$ 15 b hotel industry wants Govt. to check in | Daily FT

 New THASL President M. Shanthikumar addressing the post-AGM session held at Taj Samudra, Colombo –  Pic by Upul Abayasekara 

  • New THASL President M. Shanthikumar says COVID pandemic unprecedented and requires new thinking and new policies since same old models in textbooks may not work
  • Stresses need for Govt. to look at exceptional financial models for tourism revival 
  • Urges Govt. to exempt tourism sector from 2.5% Social Security Tax 
  • Wants financial grants to SLTDA-registered SME sector
  • Says due to non-payment of loan capital and interest during ongoing moratorium, loan balances have risen by 40% thereby increasing overall debt burden
  • Calls for abolition of long disputed 1% Municipality by Local Government authorities 
  • Disappointed and disturbed Budget 2022 didn’t consider fresh support for tourism

The $ 15 billion hotel industry is urging the Government to give it due recognition and support to ensure that the socio-economically-critical tourism sector is revitalised sooner than later amidst multiple crises. 

The status quo of the hotel and tourism industry, and the challenges and opportunities it faces, were well articulated by M. Shanthikumar, the new President of The Hotels Association of Sri Lanka (THASL), at an event post the Annual General Meeting that saw Tourism Minister Prasanna Ranatunga, Central Bank Governor Nivard Cabraal and Sri Lanka Tourism Chairperson Kimarli Fernando and industry leaders in attendance.

“The hotel sector investment in Sri Lanka is by far the highest in the tourism industry that is estimated to be worth over $ 15 billion. Further, 70% of the entire tourism workforce is employed by the hoteliers in the country. Our member hotels and companies continue to spend a large amount of money annually to maintain the plants, for continuous training of staff and for overseas marketing and promotions striving to increase destination arrivals. 

“The highest contributions to the Government coffers are made by the hoteliers, in terms TDL payments, taxes, levies and all other charges. No one can deny the dominance and the contribution the accommodation providers in the country make to the tourism industry,” said industry veteran Shanthikumar, who is also Director of Ramada by Wyndham.

Assuring that he would work in the best interest of all hoteliers, since they have invested for hotel development and overseas promotions to bring in much-needed foreign exchange, Shanthikumar made a strong case for effective support for and industry that had been battered, first by the 2019 Easter Sunday attacks and then the COVID pandemic. 

The THASL Chief said the pandemic was unprecedented for the tourism industry, and that it therefore required new thinking and new policies to be adopted for these times. 

“The same old models that are in books may not work. We need the Government to look at exceptional financial models for the revival of tourism. It is a known fact that the recovery will be slow but hopefully steady. THASL assessed the present situation and the future of our industry, and for its mere survival there is no doubt hotels require Government assistance. THASL has sent a comprehensive plan to the authorities concerned for their consideration,” Shanthikumar said.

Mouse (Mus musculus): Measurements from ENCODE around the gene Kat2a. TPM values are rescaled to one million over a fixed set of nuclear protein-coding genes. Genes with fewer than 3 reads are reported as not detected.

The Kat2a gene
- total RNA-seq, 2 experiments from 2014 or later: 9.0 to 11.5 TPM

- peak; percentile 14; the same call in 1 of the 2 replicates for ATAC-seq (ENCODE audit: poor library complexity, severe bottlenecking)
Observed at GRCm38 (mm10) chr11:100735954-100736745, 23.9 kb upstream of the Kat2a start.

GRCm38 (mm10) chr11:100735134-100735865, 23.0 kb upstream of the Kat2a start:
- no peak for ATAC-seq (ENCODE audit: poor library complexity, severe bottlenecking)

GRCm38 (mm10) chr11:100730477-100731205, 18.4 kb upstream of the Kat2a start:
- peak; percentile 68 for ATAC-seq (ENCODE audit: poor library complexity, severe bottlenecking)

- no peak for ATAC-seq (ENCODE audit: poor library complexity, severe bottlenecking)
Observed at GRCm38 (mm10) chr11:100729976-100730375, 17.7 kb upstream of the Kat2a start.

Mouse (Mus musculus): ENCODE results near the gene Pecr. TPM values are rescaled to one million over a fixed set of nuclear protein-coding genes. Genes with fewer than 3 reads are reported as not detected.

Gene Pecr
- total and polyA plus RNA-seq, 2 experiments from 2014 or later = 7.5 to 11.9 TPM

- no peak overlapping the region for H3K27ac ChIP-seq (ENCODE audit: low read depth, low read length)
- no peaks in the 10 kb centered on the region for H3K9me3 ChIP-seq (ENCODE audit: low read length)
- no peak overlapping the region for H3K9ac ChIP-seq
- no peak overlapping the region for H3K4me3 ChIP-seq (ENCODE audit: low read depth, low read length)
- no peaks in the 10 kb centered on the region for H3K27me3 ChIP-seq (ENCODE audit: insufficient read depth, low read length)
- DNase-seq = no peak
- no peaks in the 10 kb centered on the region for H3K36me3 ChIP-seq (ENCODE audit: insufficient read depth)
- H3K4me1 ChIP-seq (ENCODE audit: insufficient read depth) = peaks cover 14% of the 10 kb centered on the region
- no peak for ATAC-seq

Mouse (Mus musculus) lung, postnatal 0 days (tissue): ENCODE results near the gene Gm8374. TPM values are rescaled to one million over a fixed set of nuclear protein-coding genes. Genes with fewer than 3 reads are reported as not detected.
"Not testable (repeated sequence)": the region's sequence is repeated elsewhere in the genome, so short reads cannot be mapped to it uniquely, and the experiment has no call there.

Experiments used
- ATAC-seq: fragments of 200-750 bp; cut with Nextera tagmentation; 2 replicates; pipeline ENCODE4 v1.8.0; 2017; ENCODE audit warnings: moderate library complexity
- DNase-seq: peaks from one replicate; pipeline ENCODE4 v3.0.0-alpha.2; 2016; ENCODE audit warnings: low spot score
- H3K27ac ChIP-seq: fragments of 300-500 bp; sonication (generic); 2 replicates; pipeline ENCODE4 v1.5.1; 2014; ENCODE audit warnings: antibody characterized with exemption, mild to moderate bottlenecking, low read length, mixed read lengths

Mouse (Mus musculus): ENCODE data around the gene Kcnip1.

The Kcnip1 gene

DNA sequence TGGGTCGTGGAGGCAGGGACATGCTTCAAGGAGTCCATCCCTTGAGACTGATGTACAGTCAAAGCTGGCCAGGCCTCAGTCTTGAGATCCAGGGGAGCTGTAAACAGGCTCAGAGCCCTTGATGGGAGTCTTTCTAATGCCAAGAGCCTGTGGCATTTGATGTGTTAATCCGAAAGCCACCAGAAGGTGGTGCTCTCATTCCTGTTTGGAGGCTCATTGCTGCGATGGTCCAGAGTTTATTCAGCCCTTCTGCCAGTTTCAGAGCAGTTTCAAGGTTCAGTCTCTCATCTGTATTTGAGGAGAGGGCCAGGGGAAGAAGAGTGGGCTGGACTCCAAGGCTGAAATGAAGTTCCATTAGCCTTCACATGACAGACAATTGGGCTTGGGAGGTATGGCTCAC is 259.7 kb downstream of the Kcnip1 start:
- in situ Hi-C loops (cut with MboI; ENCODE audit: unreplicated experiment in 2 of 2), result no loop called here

Stating that the SLTDA-registered SME sector had been badly affected, Shanthikumar urged the Government to consider extending a grant to this sector in order for them to recommence their operations. 

However, he said that the industry was disappointed and very disturbed to note that tourism was not even considered in the 2022 Budget. “It is an industry in distress needing Government support for its survival and revival. It is no secret tourism is the worst affected industry.”

He said hoteliers were already burdened with a series of top line taxes and levies. “The top line social security contribution of 2.5% is definitely adding to the burden. We have been without revenues for nearly 18 months still continuing to maintain the employees and the hotels. The industry will lose its competitive edge in marketing the destination with such taxes and there is no doubt it will affect the anticipated tourist arrival growth into the country. 

“Being an industry with dollar earnings we need the Government to consider exempting the tourism sector from the Social Security Tax of 2.5% on the total revenue at least until such time we see the tourist arrivals stabilising to the country. This is absolutely critical.”

He also said that, due to the non-payment of the loan capital and interest during the moratorium, loan balances increased by 40%, thereby increasing the liability. 

“The lack of funds is posing a challenge for hoteliers to continue to maintain the staff, the plant and to carry out even the smallest of refurbishment to welcome tourists,” he added.

Seeing a virtual collapse of hotels, Shanthikumar said THASL had requested for a long-term debt restructuring from the Government as revenues and profits began to slide post-Easter Sunday attacks. 

“These were requested only for businesses that had settled their dues until the Easter Sunday attack. It was very clearly stated in all THASL letters to the Government. We have no issue in this being brought in as a criteria. The most important thing is for the Government to act as soon as possible. We therefore request the Government to provide such a relief, which will be very helpful to sustain this industry that over three million of our population depends upon.